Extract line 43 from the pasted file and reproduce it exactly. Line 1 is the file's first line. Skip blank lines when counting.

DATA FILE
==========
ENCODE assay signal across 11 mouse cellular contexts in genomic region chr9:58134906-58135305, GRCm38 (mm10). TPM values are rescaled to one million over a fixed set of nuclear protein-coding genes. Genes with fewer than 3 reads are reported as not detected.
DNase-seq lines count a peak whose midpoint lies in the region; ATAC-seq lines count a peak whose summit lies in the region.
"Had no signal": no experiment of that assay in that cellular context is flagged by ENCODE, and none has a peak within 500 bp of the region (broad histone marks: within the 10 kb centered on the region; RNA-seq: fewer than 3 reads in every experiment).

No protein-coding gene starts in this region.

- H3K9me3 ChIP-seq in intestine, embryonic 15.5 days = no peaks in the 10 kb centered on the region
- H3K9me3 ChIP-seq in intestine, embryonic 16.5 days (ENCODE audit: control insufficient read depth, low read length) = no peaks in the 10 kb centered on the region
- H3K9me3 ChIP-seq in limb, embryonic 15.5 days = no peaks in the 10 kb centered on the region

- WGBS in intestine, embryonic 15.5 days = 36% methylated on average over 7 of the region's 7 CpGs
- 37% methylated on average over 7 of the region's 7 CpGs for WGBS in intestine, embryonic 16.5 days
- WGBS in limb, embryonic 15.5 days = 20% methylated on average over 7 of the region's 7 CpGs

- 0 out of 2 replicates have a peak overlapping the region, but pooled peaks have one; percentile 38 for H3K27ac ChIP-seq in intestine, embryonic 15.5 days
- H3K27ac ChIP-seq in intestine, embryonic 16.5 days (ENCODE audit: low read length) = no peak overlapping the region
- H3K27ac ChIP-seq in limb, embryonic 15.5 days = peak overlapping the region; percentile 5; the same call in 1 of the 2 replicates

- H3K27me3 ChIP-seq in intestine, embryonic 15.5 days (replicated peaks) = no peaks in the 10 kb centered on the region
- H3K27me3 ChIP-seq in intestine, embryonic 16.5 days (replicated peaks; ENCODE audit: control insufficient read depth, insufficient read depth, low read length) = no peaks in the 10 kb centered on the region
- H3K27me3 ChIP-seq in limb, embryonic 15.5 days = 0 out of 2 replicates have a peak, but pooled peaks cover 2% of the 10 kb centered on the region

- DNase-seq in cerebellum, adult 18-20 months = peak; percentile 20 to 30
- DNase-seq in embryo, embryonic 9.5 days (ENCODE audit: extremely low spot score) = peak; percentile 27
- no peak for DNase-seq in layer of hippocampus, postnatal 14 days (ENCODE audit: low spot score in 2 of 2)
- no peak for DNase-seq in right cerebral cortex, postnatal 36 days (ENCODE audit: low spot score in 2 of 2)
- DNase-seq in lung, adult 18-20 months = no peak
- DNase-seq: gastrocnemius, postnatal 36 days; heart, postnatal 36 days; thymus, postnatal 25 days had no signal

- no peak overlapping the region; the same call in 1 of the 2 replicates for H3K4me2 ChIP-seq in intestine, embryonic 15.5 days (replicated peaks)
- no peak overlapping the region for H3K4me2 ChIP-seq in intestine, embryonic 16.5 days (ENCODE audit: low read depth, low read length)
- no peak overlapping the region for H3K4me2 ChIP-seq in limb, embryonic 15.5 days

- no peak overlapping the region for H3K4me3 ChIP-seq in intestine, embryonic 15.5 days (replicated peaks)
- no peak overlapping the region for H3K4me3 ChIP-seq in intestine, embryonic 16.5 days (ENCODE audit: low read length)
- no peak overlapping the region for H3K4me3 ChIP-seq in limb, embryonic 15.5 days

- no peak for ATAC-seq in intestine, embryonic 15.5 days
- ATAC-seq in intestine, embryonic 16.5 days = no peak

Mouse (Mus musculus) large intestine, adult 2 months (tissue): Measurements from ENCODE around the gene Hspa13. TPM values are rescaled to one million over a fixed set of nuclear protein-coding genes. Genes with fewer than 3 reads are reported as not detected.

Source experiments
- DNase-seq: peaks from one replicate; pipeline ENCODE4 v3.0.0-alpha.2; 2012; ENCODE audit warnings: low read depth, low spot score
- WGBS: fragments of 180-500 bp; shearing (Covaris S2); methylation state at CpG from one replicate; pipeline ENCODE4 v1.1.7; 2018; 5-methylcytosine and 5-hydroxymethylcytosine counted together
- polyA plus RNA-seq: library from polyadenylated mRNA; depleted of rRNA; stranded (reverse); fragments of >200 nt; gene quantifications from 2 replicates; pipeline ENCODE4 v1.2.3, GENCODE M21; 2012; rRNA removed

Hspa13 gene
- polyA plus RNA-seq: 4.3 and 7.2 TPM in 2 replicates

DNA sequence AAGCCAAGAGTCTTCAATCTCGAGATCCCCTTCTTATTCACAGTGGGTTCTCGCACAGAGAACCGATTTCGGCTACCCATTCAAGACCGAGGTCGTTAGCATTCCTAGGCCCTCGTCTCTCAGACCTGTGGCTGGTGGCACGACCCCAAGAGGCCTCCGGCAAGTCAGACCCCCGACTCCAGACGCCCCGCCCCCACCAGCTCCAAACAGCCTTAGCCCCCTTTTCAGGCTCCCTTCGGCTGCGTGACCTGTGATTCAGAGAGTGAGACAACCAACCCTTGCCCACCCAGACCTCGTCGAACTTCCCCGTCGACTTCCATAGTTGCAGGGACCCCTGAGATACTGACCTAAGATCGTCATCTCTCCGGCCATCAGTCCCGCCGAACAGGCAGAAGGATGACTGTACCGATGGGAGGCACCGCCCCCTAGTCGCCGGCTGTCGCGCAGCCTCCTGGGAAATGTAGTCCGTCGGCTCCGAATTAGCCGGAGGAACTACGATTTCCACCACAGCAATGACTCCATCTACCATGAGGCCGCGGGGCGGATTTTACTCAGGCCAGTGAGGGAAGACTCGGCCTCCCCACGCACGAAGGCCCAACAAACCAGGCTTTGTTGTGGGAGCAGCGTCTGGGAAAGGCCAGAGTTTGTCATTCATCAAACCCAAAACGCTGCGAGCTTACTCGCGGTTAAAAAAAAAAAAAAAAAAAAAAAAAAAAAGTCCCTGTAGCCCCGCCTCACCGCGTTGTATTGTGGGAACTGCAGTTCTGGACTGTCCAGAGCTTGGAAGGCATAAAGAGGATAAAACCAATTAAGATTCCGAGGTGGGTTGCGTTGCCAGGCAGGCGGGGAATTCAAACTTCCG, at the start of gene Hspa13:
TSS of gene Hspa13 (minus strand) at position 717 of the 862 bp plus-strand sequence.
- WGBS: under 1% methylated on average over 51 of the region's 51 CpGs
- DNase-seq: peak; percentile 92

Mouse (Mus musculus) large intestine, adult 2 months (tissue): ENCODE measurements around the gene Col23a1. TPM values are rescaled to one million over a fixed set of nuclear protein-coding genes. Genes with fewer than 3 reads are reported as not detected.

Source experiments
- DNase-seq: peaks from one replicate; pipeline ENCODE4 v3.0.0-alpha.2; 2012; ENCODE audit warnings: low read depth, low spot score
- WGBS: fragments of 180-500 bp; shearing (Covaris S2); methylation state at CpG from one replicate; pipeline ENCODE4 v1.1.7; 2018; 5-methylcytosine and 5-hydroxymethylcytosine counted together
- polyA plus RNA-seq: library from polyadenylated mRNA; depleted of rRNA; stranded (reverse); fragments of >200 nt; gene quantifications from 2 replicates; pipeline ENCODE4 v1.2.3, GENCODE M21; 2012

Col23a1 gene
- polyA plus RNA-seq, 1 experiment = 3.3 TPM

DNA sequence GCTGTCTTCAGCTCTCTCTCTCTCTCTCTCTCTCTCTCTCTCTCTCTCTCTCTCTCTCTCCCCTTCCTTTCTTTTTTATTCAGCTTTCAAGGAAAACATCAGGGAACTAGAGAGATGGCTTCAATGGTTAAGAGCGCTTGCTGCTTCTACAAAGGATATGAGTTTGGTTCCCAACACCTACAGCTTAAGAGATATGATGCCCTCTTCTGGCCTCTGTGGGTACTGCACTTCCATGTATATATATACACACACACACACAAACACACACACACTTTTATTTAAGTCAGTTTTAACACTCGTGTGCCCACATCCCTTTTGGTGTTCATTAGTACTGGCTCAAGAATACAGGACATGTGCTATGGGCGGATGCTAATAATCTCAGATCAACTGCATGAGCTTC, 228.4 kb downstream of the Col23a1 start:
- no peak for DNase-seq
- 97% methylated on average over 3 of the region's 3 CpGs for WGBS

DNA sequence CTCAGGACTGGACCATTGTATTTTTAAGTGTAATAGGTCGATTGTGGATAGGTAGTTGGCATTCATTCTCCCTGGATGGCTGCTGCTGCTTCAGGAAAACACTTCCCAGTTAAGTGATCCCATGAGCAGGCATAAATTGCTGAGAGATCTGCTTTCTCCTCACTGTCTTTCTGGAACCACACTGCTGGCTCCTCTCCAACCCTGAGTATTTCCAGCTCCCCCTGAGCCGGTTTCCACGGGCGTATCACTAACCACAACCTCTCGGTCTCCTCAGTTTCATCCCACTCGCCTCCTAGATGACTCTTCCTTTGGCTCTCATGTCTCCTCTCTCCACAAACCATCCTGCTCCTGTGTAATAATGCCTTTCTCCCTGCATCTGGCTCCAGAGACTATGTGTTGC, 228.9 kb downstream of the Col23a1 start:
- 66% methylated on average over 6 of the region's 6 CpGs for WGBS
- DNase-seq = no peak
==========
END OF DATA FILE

Source experiments